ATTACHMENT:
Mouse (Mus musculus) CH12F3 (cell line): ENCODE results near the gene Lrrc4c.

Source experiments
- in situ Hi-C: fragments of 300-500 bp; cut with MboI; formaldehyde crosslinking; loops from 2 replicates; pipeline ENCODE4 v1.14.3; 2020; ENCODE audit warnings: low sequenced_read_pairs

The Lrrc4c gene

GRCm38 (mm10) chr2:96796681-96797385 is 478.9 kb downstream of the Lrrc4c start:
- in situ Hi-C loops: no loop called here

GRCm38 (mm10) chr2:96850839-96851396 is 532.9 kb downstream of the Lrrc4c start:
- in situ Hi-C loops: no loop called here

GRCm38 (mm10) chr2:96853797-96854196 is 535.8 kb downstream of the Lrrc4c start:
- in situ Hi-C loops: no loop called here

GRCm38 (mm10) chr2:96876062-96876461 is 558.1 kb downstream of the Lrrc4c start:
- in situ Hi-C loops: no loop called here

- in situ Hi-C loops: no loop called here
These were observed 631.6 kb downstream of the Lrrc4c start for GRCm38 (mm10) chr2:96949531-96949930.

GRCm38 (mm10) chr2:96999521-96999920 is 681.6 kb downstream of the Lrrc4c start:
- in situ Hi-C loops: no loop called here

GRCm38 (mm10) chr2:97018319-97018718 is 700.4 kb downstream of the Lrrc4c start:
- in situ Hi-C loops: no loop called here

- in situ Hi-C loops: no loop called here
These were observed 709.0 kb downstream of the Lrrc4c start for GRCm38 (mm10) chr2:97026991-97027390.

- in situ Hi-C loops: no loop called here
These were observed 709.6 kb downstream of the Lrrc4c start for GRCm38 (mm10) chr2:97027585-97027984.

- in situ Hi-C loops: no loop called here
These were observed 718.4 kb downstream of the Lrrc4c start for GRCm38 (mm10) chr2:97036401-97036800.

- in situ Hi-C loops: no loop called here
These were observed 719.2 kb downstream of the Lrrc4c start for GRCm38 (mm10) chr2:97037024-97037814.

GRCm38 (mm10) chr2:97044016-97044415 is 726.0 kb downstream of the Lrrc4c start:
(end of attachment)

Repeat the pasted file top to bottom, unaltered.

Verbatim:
Mouse (Mus musculus) CH12F3 (cell line): ENCODE results near the gene Lrrc4c.

Source experiments
- in situ Hi-C: fragments of 300-500 bp; cut with MboI; formaldehyde crosslinking; loops from 2 replicates; pipeline ENCODE4 v1.14.3; 2020; ENCODE audit warnings: low sequenced_read_pairs

The Lrrc4c gene

GRCm38 (mm10) chr2:96796681-96797385 is 478.9 kb downstream of the Lrrc4c start:
- in situ Hi-C loops: no loop called here

GRCm38 (mm10) chr2:96850839-96851396 is 532.9 kb downstream of the Lrrc4c start:
- in situ Hi-C loops: no loop called here

GRCm38 (mm10) chr2:96853797-96854196 is 535.8 kb downstream of the Lrrc4c start:
- in situ Hi-C loops: no loop called here

GRCm38 (mm10) chr2:96876062-96876461 is 558.1 kb downstream of the Lrrc4c start:
- in situ Hi-C loops: no loop called here

- in situ Hi-C loops: no loop called here
These were observed 631.6 kb downstream of the Lrrc4c start for GRCm38 (mm10) chr2:96949531-96949930.

GRCm38 (mm10) chr2:96999521-96999920 is 681.6 kb downstream of the Lrrc4c start:
- in situ Hi-C loops: no loop called here

GRCm38 (mm10) chr2:97018319-97018718 is 700.4 kb downstream of the Lrrc4c start:
- in situ Hi-C loops: no loop called here

- in situ Hi-C loops: no loop called here
These were observed 709.0 kb downstream of the Lrrc4c start for GRCm38 (mm10) chr2:97026991-97027390.

- in situ Hi-C loops: no loop called here
These were observed 709.6 kb downstream of the Lrrc4c start for GRCm38 (mm10) chr2:97027585-97027984.

- in situ Hi-C loops: no loop called here
These were observed 718.4 kb downstream of the Lrrc4c start for GRCm38 (mm10) chr2:97036401-97036800.

- in situ Hi-C loops: no loop called here
These were observed 719.2 kb downstream of the Lrrc4c start for GRCm38 (mm10) chr2:97037024-97037814.

GRCm38 (mm10) chr2:97044016-97044415 is 726.0 kb downstream of the Lrrc4c start: